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18 Apr 2005
IOC News

SportAccord – roundtable on cost and legacy of Olympic Games

The upcoming SportAccord conference in Berlin – from 16 to 20 April 2005 – deals, amongst other important themes, with issues linked to costs and legacies of the Olympic Games. A new edition of Olympic Review Focus provides details on the costs and legacies associated with the Olympic Games, aiming to clarify the facts and dismiss the fiction which is all too often associated with this topic.

Costs associated with the hosting of the Games…
The starting point of any such explanation is the basic working model by which the costs associated with hosting the 16 days of competition that make up the Olympic Games are covered by revenues gathered through the sale of broadcast rights, sponsorship, ticketing and licensing, meaning that the strictly organisational costs of the Games are thus provided for. The International Olympic Committee directly provides around a billion US dollars to these costs. In recent years, budgets of the Olympic Games organising committees (OCOGs) for running the Games have been balanced or have generated a small surplus.

… and costs of sports, venues and city infrastructure
Beyond this lie the questions related to the costs of sports venues and city infrastructure, and to how the Games leave a lasting mark on the host city, host country and its people,through their economic, urban, social or historic impact. Costs differ with regards to what facilities and infrastructure already exist and what needs to be developed. In some cities, almost all the facilities and infrastructure may already be in place before the Games (Los Angeles 1984). Other cities (Athens 2004) needed to invest more. Public authorities and private enterprises pay for this infrastructure used before, during and after the Olympic Games.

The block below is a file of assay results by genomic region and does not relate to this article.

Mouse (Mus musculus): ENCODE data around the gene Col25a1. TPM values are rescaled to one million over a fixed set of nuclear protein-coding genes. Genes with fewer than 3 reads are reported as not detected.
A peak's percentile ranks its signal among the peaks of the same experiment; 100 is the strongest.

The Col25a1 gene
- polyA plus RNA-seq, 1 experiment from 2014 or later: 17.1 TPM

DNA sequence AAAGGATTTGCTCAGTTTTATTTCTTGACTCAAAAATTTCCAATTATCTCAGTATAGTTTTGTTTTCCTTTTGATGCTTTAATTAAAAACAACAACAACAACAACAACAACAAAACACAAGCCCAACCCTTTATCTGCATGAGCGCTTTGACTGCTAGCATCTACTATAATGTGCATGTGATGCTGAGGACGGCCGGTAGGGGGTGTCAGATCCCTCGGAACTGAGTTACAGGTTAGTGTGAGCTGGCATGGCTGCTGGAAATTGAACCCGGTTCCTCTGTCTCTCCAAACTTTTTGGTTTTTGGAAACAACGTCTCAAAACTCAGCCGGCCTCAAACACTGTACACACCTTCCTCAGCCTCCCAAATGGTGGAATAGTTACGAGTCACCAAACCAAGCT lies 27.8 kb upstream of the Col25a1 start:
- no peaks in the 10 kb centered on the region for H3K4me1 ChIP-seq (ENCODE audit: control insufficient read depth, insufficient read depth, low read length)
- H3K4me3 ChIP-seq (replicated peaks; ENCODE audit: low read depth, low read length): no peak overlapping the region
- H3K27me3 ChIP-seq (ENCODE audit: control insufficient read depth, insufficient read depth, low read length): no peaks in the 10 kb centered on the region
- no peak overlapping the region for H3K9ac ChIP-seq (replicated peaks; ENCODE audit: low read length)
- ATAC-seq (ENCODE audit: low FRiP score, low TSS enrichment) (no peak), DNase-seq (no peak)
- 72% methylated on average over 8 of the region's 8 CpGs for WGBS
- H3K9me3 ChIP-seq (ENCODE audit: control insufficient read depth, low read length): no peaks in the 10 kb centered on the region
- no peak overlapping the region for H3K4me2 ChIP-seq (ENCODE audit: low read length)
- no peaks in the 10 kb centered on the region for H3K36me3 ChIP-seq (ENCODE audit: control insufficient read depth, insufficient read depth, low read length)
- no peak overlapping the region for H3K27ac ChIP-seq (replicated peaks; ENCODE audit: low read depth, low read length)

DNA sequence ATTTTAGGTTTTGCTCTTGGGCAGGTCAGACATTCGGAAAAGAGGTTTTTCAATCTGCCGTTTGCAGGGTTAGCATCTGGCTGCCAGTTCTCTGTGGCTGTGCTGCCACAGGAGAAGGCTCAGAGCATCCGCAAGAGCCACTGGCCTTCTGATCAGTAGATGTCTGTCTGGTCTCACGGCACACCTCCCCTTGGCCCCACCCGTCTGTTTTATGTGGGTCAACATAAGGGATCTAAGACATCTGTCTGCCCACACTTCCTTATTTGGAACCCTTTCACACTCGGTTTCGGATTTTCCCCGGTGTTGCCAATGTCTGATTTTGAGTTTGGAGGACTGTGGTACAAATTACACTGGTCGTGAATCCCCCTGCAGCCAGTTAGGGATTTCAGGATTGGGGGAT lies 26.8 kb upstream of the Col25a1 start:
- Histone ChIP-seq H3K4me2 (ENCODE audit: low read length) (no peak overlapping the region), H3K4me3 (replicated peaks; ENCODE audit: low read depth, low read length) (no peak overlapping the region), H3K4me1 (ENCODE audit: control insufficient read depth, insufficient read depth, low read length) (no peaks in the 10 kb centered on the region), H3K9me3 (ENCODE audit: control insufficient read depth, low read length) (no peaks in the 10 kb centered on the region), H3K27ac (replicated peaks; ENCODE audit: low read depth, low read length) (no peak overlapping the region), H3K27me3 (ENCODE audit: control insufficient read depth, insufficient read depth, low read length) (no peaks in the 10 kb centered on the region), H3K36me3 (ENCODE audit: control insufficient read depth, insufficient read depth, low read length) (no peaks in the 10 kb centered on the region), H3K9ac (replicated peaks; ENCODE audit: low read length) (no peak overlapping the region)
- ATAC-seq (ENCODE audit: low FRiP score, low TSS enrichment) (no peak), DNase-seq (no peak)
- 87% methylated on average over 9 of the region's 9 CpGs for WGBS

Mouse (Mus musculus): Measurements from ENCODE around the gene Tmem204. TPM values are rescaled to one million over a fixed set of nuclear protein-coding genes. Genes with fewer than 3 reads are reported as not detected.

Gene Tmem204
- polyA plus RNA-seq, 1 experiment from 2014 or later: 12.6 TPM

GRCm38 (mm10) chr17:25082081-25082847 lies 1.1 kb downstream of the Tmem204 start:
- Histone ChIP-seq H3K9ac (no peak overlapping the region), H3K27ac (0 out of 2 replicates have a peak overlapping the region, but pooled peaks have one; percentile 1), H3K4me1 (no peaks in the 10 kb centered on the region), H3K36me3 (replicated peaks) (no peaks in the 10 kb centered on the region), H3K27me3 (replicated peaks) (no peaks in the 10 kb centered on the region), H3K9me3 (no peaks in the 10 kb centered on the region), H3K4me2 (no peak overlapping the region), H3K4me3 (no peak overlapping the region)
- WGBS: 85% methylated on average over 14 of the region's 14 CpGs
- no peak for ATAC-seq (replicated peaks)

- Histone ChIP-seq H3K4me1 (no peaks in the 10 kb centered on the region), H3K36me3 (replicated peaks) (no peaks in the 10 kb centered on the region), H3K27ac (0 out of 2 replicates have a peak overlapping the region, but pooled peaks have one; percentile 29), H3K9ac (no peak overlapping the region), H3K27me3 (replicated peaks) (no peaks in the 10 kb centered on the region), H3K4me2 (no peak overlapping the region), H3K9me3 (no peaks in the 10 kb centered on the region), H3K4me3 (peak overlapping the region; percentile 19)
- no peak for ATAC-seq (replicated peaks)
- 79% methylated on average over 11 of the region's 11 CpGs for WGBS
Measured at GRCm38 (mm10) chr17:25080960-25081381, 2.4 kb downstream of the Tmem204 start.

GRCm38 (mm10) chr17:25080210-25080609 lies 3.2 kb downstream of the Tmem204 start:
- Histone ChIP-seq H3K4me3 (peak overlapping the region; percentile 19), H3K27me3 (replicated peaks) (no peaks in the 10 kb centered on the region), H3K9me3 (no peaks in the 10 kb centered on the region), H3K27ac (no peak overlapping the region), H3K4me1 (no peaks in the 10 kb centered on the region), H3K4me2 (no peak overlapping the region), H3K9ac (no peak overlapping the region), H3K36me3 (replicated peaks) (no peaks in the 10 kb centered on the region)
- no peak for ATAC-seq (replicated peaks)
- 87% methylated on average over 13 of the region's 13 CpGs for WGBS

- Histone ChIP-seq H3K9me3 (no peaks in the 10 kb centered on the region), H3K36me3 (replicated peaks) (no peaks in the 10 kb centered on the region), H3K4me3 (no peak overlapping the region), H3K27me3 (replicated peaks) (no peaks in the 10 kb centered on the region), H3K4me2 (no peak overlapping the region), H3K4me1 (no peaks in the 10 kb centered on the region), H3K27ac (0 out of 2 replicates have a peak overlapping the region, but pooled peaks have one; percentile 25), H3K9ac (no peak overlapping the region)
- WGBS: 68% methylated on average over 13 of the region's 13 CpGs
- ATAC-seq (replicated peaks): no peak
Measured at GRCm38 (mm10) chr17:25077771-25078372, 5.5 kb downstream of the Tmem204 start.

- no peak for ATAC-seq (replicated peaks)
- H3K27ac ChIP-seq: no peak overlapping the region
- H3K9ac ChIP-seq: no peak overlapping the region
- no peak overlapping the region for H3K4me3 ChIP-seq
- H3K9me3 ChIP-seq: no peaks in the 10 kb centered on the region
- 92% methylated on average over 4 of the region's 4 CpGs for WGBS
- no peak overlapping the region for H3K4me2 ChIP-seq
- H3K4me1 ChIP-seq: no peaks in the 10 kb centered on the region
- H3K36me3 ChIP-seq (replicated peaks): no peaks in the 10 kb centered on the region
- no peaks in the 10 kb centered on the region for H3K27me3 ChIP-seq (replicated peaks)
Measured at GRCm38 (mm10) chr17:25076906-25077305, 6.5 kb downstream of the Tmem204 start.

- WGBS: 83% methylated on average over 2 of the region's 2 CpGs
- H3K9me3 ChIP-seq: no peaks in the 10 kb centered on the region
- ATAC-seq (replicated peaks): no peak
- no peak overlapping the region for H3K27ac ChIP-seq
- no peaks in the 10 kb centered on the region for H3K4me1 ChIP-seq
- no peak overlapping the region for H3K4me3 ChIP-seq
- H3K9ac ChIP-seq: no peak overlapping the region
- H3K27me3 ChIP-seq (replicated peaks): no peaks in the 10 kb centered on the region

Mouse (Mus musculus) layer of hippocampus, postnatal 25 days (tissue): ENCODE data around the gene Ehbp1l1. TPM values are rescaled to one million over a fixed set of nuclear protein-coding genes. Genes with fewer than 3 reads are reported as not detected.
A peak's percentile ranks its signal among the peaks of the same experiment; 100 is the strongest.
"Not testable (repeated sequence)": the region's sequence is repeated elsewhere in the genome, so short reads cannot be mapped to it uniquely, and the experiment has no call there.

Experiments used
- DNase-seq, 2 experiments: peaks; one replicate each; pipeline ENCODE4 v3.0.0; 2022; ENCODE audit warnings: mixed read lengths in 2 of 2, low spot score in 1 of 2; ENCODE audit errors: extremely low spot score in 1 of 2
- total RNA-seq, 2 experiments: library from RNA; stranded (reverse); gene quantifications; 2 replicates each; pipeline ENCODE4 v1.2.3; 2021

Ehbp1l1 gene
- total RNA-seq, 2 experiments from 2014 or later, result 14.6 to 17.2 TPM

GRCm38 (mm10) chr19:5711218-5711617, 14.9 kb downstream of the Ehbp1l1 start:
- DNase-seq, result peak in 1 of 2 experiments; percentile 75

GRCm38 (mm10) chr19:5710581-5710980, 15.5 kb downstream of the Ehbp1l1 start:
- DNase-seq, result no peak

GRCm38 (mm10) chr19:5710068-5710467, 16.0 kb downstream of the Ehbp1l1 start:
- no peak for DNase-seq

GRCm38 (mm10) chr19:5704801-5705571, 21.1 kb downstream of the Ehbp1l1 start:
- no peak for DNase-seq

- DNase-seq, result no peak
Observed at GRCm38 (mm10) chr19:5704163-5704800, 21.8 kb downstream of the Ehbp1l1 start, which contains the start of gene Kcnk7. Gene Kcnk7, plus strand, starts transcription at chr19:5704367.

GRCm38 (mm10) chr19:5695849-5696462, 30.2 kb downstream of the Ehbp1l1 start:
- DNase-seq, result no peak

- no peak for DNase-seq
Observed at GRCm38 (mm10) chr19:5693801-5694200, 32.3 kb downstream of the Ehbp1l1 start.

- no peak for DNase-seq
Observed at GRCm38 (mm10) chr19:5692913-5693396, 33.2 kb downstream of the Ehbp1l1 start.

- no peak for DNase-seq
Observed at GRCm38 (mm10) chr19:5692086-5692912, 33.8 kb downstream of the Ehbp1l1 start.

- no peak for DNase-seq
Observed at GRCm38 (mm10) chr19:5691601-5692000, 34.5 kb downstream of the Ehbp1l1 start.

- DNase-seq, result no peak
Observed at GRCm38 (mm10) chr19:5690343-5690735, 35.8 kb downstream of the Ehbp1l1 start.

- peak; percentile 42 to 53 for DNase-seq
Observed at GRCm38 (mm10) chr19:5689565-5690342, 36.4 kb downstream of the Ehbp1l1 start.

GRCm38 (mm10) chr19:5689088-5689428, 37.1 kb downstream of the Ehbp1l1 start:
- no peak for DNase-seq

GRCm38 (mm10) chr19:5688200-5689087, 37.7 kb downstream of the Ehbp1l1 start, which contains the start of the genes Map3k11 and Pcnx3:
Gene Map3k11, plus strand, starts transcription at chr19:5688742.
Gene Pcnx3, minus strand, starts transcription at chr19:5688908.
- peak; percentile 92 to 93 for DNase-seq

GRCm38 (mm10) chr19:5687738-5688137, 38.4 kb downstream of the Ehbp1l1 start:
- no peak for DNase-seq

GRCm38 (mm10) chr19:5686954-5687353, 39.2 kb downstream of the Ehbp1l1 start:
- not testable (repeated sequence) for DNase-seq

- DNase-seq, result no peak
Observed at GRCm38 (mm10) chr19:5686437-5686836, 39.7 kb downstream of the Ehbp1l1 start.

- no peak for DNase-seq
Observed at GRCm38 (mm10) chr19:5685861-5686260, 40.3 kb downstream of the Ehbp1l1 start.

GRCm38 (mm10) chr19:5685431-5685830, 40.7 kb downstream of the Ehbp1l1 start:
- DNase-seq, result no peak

Controlling the costs
The Olympic Games Study Commission (see over), set up by President Rogge shortly after his election, has introduced a range of measures to manage the cost and complexity of the Games, whilst of course maintaining the quality of the event, for the athletes. The IOC works in a number of ways to help organising committees keep expenditure down, not least by transferring knowledge from past organisers and by working with International Federations on minimum requirements for venues.

And the future?
Future Games organisers have already taken to heart the recommendations of the Olympic Games Study Commission and, with the IOC, have looked carefully at how Games preparations can form part of sustainable plans for the future of their cities. In Turin, the redevelopment of existing venues is the dominant theme. In Beijing, the recommendation to use existing venues where possible has resulted in a number of changes from the original plans contained in the bid.

Requirements for cities bidding to host the Olympic Games
Cities bidding to host the Olympic Games are now required to thoroughly demonstrate how their plans will leave a positive legacy. They must consider both the specific recommendations and the underlying philosophy of the Olympic Games Study Commission. Bidders are required to explain how their vision for the Games fits into the long-term plans for their cities. They must describe the long-term legacy and impact, and even provide plans for the sustainable development of any new permanent buildings.

Focus - Legacies and Costs of the Games
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